How to Get Amtrak on the Right Track
By Nicole St. Pierre
Amtrak is turning 30 this year, but the passenger rail service has little reason to pop open the bubbly. The carrier was supposed to be making a profit by now, yet it continues to spill red ink at an alarming rate. The latest problems: embarrassing failures on its new high-speed Acela line, as well as rampant, system-wide delays. Indeed, things started to look desperate in June when Amtrak mortgaged one of its most prized assets, New York's Penn Station, to raise $300 million to cover operating costs. Now, even one of rail's biggest supporters, Transportation Secretary Norman Y. Mineta, is losing faith: "There's no question Amtrak is facing some very, very serious financial problems," he says.
It's time for a radical fix that recognizes reality: split Amtrak in two. First, Congress should spin off a non-profit, government-owned corporation to maintain its rails, stations, and other infrastructure. Then lawmakers should create a private corporation focused solely on running the rail system profitably.
Such a move could help improve Amtrak's muddled management and clarify how to properly fund the rail system. As is, the quasi-public carrier is expected to perform like a private corporation, but it is beholden to Congress. So its executives are pulled in two directions-trying to make sure the trains run on time while hitting Congress up for funds for capital improvements.
Neither job is getting done effectively. "It's ludicrous," says Gilbert E. Carmichael, chairman of the Amtrak Reform Council, a body set up by Congress in 1997. "Management spends half of its time lobbying Congress for more money when it should be worried about running profitable routes." ARC has endorsed a proposal to split up the carrier.
Congress estimates that Amtrak's 22,000 miles of track will need $20 billion in capital funding over the next 20 years before it's in a state of good repair. That means Amtrak management will have to perennially petition Congress for mounds of additional cash -- tough to do since Amtrak is already $3 billion in the hole. But if rail infrastructure were owned by a government-funded corporation, money could be dispensed in a more constant way through a trust fund, much like the highways and airports receive.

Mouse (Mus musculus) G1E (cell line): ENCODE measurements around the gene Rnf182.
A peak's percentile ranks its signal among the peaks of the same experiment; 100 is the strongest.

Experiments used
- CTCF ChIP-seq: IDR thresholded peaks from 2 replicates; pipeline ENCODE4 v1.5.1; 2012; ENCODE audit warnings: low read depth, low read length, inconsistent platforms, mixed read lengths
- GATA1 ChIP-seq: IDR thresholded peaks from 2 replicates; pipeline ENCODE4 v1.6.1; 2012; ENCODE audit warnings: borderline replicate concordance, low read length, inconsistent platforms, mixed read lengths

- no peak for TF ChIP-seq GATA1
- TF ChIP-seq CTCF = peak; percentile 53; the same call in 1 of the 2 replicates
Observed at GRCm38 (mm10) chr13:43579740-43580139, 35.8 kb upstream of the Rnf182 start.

TOO MANY CHIEFS.
What's more, for rail travel to flourish, it needs streamlined administration. Today, rail policy is fragmented between numerous entities: Amtrak itself, the Federal Railroad Administration, the Transportation Dept., and Congress. No one is sure what high-speed rail should look like in the U.S., or even whether it will sell with the American public. One entity must be in charge of paving the way with an eye toward profits.
The need for reform is dire. U.S. highways and airports are jammed-and anything but energy-efficient. Many states, along with the Transportation Dept., say a good intercity rail system would help. The dot has proposed high-speed rail links along 11 corridors in 33 states. And after years of delay, a bill to give Amtrak $12 billion in bonding authority to kick-start high-speed development is suddenly barreling through Congress.
The renewed interest is welcome. But Amtrak must move quickly to reverse a long history of disappointments. One glaring example is the souped-up Acela Express. More than 10 years in the making, the high-speed line was supposed to zoom passengers from Washington to Boston at up to 150 miles per hour. But antiquated tracks along some stretches slow the train to highway speeds. That provides ammunition to critics such as Senator John McCain (R-Ariz.), who calls Amtrak the "great train robber."
Critics complain that Uncle Sam has pumped $23 billion into Amtrak since 1971. And yet, rail is relatively undercapitalized. In 2000, Congress allotted $33 billion for road work and $13 billion for civil aviation. Passenger rail got just $521 million. (Luckily auto makers and airlines don't have to maintain roads or airports.)
Amtrak's underfunding begets a Catch-22: It can't maintain infrastructure or make long-term plans without a reliable stream of capital. And as maintenance and service deteriorate, Congress is loath to fund capital improvements for fear of throwing good money after bad.
While Congress gripes about Amtrak, individual lawmakers have aggressively sought to maintain service to their hometowns, even when it's unprofitable. Such hypocrisy tacitly confirms the importance of keeping the system going. Splitting operations from infrastructure would give Congress a continuing hand in Amtrak's success, while freeing the operator to make sensible decisions on routes and other matters.
Amtrak is committed to finding a new way forward. "I know we can rewrite the book on Amtrak," says its chief executive and president, George D. Warrington. But Congress will have to start writing the first chapter before anyone can dream of such a happy ending.
St. Pierre covers transportation issues from Washington
Edited by Adam Aston